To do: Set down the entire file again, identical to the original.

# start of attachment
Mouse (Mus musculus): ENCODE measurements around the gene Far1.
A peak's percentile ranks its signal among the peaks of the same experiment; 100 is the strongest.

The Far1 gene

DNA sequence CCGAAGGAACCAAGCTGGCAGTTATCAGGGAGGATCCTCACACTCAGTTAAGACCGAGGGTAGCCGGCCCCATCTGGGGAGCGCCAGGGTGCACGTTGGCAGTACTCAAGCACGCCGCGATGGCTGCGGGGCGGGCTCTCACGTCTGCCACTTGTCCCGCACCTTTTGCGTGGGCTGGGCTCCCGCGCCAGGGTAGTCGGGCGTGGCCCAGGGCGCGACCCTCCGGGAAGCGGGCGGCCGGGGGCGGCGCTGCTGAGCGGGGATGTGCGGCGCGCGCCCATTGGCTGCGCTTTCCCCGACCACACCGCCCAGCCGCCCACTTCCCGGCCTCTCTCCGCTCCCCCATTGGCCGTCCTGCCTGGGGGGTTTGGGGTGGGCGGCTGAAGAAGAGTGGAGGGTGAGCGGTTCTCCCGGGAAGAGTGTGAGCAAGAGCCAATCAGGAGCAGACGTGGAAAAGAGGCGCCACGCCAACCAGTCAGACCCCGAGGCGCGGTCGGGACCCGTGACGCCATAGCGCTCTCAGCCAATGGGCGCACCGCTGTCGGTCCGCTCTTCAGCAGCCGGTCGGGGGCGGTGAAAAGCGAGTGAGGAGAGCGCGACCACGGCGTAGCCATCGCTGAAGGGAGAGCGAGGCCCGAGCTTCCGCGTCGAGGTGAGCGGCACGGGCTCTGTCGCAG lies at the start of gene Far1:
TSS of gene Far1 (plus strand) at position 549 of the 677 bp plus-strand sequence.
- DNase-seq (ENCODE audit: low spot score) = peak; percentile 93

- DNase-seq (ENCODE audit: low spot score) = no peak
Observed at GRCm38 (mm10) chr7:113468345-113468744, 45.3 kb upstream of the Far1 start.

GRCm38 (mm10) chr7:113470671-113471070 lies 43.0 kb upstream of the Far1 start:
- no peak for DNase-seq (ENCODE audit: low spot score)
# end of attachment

Mouse (Mus musculus): ENCODE measurements around the gene Far1.
A peak's percentile ranks its signal among the peaks of the same experiment; 100 is the strongest.

The Far1 gene

DNA sequence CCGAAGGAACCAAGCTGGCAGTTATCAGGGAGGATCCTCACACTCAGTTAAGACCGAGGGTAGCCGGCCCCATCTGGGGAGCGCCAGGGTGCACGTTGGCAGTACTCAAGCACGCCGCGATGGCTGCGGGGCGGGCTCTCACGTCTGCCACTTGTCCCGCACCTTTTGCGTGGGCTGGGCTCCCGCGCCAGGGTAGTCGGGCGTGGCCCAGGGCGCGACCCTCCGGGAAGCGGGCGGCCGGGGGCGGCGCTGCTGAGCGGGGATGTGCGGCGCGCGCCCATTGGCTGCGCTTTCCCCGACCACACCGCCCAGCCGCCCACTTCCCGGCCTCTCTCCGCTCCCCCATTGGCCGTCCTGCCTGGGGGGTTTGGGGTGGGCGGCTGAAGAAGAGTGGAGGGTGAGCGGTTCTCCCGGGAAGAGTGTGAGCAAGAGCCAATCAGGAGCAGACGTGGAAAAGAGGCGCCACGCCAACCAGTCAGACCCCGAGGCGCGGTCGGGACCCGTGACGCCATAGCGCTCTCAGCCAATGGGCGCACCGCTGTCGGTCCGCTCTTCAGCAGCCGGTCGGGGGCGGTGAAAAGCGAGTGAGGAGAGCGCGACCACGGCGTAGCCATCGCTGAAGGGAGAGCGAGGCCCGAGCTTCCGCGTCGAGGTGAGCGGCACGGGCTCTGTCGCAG lies at the start of gene Far1:
TSS of gene Far1 (plus strand) at position 549 of the 677 bp plus-strand sequence.
- DNase-seq (ENCODE audit: low spot score) = peak; percentile 93

- DNase-seq (ENCODE audit: low spot score) = no peak
Observed at GRCm38 (mm10) chr7:113468345-113468744, 45.3 kb upstream of the Far1 start.

GRCm38 (mm10) chr7:113470671-113471070 lies 43.0 kb upstream of the Far1 start:
- no peak for DNase-seq (ENCODE audit: low spot score)